Amid the growing unrest and discontent over the detrimental impacts of WTO policies, the 10th WTO Ministerial Conference (MC10) this 15-18 December 2015 in Nairobi, Kenya can only be expected to further aggravate the ongoing crises felt by the poor and marginalized peoples across the globe. In addition to reinforcing the unfair trade rules already codified by existing WTO agreements, the US, EU, Japan and other developed countries want the Nairobi conference to commence negotiations on “new issues” – which are really old proposals that these countries have long been seeking to impose as new rules on trade and investments binding on all countries. 

These include rules on investments that would further restrict the ability of countries to regulate TNCs; competition policies that would prevent countries from favoring domestic firms over foreign investors; and government procurement rules that would prevent countries from favoring domestic suppliers over large transnational construction and service corporations. Developed countriesare also pushing for the privatization of State-Owned Enterprises (SOEs) and public services more generally that are traditionally meant to provide essential goods and services to all.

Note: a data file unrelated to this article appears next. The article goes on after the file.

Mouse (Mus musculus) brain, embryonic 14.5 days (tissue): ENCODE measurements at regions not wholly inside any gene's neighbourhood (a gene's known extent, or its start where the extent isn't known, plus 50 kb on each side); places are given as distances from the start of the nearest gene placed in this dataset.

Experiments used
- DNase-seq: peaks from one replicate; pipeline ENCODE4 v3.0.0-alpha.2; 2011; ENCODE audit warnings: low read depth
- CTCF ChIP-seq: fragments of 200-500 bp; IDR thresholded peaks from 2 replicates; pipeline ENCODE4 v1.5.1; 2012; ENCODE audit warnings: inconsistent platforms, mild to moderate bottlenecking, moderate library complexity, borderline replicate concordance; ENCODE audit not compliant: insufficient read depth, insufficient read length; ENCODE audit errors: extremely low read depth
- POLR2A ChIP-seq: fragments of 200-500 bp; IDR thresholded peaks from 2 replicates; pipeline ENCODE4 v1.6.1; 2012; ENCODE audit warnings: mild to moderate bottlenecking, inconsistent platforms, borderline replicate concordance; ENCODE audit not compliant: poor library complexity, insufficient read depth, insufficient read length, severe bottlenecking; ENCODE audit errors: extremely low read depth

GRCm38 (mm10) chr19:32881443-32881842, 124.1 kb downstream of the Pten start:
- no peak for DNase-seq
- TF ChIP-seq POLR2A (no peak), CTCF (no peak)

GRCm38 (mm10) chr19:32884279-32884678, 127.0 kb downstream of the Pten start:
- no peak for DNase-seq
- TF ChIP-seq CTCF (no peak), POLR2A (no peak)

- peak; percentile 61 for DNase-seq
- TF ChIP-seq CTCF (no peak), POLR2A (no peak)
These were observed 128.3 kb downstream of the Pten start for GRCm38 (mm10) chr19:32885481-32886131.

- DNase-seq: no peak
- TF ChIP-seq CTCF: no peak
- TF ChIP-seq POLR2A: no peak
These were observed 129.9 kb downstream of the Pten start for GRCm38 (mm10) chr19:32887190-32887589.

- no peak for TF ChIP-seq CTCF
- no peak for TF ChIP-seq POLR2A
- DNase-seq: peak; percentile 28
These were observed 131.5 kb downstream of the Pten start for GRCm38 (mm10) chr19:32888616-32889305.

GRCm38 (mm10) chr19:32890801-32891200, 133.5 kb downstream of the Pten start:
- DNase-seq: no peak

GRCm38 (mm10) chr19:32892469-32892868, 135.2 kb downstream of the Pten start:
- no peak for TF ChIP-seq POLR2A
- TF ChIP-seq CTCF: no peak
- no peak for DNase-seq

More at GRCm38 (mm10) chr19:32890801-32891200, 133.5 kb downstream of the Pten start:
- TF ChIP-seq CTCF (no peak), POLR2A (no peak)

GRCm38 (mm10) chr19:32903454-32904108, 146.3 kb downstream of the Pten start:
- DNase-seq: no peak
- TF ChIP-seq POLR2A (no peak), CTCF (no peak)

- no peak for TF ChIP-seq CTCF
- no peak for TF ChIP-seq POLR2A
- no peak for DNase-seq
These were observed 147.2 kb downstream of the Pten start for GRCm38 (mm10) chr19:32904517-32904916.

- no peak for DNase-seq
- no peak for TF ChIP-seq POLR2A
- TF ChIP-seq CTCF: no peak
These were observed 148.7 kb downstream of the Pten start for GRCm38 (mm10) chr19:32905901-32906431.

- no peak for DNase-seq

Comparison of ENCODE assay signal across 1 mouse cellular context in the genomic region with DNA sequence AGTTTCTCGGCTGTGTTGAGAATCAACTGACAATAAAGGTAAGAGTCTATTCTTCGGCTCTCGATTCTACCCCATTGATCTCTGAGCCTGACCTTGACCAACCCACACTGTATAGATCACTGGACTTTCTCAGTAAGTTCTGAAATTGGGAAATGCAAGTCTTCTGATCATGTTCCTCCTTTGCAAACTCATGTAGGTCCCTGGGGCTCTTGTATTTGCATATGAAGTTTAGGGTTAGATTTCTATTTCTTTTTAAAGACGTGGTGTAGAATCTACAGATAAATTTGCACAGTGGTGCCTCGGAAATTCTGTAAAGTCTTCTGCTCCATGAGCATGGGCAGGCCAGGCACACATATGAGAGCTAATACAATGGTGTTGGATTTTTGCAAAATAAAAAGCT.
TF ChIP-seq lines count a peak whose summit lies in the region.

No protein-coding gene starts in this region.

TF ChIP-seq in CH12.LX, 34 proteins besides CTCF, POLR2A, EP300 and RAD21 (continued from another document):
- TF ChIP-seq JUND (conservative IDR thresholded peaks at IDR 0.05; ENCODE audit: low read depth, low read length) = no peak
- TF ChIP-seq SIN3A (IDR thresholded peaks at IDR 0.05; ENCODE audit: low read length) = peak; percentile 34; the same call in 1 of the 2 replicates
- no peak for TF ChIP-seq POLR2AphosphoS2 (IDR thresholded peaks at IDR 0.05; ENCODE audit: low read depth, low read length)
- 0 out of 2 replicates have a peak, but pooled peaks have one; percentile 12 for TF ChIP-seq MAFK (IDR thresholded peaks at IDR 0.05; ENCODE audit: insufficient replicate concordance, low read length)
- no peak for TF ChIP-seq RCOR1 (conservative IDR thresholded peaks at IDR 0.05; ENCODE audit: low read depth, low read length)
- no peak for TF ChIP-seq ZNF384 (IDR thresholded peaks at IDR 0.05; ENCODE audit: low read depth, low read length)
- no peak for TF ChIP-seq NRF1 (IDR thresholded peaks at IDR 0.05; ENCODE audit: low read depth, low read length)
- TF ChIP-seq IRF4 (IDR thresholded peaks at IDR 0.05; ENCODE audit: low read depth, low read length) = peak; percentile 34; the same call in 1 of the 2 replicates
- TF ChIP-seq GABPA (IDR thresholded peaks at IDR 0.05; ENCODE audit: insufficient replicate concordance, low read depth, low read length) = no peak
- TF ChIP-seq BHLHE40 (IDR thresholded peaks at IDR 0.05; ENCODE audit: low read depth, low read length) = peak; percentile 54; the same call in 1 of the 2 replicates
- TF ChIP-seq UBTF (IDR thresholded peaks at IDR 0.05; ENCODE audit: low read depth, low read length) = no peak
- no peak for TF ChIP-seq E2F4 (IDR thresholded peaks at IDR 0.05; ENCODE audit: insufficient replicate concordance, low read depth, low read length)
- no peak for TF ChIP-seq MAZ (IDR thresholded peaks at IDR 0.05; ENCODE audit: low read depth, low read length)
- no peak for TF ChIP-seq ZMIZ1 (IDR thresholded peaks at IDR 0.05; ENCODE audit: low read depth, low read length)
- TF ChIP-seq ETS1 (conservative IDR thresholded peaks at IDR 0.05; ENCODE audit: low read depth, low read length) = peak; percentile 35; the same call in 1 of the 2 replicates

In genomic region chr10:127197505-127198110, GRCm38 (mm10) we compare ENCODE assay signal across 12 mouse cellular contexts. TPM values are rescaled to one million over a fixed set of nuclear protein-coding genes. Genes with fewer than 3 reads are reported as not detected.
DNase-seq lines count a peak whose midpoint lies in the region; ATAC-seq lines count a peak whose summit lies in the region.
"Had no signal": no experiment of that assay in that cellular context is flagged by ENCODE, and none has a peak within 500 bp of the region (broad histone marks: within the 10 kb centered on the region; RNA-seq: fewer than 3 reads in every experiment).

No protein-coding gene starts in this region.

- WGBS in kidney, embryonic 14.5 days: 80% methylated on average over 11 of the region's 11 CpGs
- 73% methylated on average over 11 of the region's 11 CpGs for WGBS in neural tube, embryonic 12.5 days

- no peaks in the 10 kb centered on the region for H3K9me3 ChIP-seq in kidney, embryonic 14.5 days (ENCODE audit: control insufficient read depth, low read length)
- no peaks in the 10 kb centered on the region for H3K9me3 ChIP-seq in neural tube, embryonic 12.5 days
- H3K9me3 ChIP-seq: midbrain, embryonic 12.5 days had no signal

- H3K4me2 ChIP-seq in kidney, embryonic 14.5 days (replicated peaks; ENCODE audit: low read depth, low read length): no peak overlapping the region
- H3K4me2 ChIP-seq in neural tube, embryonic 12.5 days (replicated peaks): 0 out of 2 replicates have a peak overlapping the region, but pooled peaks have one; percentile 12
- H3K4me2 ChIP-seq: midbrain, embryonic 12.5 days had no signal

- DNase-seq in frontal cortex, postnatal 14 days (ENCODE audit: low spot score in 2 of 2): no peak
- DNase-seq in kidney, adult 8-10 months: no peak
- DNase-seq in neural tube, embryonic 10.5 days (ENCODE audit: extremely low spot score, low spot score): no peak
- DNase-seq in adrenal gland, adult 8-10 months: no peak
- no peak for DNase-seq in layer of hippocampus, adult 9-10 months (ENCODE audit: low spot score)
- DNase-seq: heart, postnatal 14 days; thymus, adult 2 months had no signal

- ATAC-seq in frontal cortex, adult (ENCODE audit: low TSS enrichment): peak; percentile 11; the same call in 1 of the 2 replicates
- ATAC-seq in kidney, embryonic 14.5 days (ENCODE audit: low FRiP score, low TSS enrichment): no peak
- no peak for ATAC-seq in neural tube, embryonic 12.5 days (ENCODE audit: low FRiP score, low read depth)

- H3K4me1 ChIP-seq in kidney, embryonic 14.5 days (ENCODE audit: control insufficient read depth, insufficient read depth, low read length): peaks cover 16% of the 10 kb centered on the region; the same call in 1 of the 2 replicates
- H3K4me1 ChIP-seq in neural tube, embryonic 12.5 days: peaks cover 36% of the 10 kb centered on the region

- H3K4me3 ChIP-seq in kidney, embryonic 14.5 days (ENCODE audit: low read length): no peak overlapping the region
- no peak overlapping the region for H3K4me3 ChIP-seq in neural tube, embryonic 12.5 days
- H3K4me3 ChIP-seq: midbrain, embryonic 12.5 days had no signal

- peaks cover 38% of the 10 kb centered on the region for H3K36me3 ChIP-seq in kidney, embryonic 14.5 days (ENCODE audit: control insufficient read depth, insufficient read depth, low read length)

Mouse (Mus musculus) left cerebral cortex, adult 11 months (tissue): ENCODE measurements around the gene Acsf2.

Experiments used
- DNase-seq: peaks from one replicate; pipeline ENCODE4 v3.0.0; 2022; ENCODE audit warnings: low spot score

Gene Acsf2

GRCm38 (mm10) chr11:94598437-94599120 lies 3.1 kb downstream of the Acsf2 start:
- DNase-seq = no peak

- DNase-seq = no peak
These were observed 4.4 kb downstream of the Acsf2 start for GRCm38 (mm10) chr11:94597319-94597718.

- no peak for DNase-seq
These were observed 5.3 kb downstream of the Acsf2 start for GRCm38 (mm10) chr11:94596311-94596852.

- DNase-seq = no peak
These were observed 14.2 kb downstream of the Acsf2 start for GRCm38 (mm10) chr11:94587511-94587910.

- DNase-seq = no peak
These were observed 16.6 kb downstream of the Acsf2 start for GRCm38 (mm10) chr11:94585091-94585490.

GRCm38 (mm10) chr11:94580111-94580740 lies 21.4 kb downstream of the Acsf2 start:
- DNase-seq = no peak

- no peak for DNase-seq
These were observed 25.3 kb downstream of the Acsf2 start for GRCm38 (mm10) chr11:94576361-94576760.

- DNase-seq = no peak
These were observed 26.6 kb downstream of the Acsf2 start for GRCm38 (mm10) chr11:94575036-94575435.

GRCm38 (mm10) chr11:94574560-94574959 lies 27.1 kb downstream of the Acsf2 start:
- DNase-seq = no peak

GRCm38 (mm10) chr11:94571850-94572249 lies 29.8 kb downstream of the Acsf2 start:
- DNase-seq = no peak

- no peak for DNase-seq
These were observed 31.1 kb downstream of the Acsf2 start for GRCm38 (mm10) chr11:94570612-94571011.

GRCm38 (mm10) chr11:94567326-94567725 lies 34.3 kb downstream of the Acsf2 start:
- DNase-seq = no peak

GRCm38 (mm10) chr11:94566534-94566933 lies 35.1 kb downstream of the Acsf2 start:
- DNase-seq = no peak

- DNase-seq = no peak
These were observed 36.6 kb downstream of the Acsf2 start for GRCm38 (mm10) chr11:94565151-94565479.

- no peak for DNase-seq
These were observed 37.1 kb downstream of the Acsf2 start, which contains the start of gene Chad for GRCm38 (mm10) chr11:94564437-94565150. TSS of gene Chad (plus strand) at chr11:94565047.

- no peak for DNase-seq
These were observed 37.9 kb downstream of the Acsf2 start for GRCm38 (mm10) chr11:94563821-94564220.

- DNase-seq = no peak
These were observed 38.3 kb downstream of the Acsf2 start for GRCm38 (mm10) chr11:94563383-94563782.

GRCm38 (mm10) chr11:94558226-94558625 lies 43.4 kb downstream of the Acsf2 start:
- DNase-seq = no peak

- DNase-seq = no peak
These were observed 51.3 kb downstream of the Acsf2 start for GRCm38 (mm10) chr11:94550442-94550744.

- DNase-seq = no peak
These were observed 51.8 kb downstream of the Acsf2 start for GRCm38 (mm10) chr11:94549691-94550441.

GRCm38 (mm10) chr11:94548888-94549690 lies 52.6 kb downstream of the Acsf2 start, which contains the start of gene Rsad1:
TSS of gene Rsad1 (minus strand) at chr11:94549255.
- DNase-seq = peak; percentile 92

They are also promoting Global Value Chains (GVCs) that will encourage more subcontracting and contract farming for the benefit TNCs.  The agenda of sustainable development is also being used as a pretext for promoting trade in Environmental Goods and Services (EGS) that are generally monopolized by TNCs based in the developed countries. All these would further strengthen the ability of TNCs to operate within and across borders and dictate the prices of goods and services making them unaffordable to the common people while also driving down wages, worsening labor conditions and degrading the environment.  They also rob developing countries of policy tools that are necessary for promoting sustainable development and realizing people’s rights. 

Advancing the people’s trade agenda requires fundamental changes in the current ruling system. A trade regime that truly serves the interests of the people must promote alternative forms of international exchange based on solidarity and complementarity in order to provide for the needs of the population. Respect for national sovereignty, strict regulation of the financial sector, and the promotion of national industrialization are necessary components of a pro-people trading system. The growing peoples resistance against the WTO and emerging alternatives to neoliberal trade prove that another trading system is possible – a trading system that pursues the people’s agenda.






[1] International Food Policy Research Institute. (2003). The Impact of Agricultural Trade Policies on Developing Countries. Retrieved from